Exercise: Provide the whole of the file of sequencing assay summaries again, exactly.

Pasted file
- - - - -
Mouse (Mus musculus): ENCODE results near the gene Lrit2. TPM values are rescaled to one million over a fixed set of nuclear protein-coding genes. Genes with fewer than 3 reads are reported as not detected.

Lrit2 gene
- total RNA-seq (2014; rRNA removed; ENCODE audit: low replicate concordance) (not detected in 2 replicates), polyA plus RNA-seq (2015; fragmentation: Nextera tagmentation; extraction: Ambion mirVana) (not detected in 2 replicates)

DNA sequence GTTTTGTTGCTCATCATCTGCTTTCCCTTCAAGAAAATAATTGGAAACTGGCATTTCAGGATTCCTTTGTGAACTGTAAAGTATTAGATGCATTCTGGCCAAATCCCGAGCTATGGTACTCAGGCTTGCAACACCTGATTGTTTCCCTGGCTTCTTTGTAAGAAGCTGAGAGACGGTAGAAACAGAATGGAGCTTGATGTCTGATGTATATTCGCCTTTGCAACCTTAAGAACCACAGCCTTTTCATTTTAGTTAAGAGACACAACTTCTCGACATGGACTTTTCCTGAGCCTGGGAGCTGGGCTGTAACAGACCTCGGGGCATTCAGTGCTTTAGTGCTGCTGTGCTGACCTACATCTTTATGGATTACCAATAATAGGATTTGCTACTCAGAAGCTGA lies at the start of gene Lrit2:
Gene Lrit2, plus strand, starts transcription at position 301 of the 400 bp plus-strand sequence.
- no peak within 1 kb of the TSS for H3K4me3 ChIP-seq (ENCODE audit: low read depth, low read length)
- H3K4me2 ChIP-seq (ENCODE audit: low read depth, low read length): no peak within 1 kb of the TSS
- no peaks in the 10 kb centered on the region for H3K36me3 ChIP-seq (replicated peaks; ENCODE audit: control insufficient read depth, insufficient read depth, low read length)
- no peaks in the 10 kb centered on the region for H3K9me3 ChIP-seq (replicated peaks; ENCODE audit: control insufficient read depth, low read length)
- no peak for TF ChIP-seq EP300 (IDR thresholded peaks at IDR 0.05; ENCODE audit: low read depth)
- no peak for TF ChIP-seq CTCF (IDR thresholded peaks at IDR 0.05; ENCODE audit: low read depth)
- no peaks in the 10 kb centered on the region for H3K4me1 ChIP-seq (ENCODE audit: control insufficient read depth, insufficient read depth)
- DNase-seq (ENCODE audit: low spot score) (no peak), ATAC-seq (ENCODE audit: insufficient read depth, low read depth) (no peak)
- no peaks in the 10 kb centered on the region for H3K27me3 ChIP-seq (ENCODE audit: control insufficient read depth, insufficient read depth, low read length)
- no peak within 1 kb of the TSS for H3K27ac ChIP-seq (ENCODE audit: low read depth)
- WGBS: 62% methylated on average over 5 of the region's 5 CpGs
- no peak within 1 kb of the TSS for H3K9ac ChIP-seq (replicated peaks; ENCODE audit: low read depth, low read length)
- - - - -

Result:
Mouse (Mus musculus): ENCODE results near the gene Lrit2. TPM values are rescaled to one million over a fixed set of nuclear protein-coding genes. Genes with fewer than 3 reads are reported as not detected.

Lrit2 gene
- total RNA-seq (2014; rRNA removed; ENCODE audit: low replicate concordance) (not detected in 2 replicates), polyA plus RNA-seq (2015; fragmentation: Nextera tagmentation; extraction: Ambion mirVana) (not detected in 2 replicates)

DNA sequence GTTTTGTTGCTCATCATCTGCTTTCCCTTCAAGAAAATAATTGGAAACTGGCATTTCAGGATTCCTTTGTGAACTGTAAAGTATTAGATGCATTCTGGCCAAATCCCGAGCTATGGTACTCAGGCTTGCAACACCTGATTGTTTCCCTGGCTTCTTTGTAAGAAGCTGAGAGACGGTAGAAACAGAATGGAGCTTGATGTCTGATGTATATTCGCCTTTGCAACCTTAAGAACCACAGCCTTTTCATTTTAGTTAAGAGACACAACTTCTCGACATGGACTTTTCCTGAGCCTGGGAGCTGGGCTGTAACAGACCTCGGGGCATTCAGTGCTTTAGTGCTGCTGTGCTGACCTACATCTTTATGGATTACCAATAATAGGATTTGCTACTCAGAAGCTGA lies at the start of gene Lrit2:
Gene Lrit2, plus strand, starts transcription at position 301 of the 400 bp plus-strand sequence.
- no peak within 1 kb of the TSS for H3K4me3 ChIP-seq (ENCODE audit: low read depth, low read length)
- H3K4me2 ChIP-seq (ENCODE audit: low read depth, low read length): no peak within 1 kb of the TSS
- no peaks in the 10 kb centered on the region for H3K36me3 ChIP-seq (replicated peaks; ENCODE audit: control insufficient read depth, insufficient read depth, low read length)
- no peaks in the 10 kb centered on the region for H3K9me3 ChIP-seq (replicated peaks; ENCODE audit: control insufficient read depth, low read length)
- no peak for TF ChIP-seq EP300 (IDR thresholded peaks at IDR 0.05; ENCODE audit: low read depth)
- no peak for TF ChIP-seq CTCF (IDR thresholded peaks at IDR 0.05; ENCODE audit: low read depth)
- no peaks in the 10 kb centered on the region for H3K4me1 ChIP-seq (ENCODE audit: control insufficient read depth, insufficient read depth)
- DNase-seq (ENCODE audit: low spot score) (no peak), ATAC-seq (ENCODE audit: insufficient read depth, low read depth) (no peak)
- no peaks in the 10 kb centered on the region for H3K27me3 ChIP-seq (ENCODE audit: control insufficient read depth, insufficient read depth, low read length)
- no peak within 1 kb of the TSS for H3K27ac ChIP-seq (ENCODE audit: low read depth)
- WGBS: 62% methylated on average over 5 of the region's 5 CpGs
- no peak within 1 kb of the TSS for H3K9ac ChIP-seq (replicated peaks; ENCODE audit: low read depth, low read length)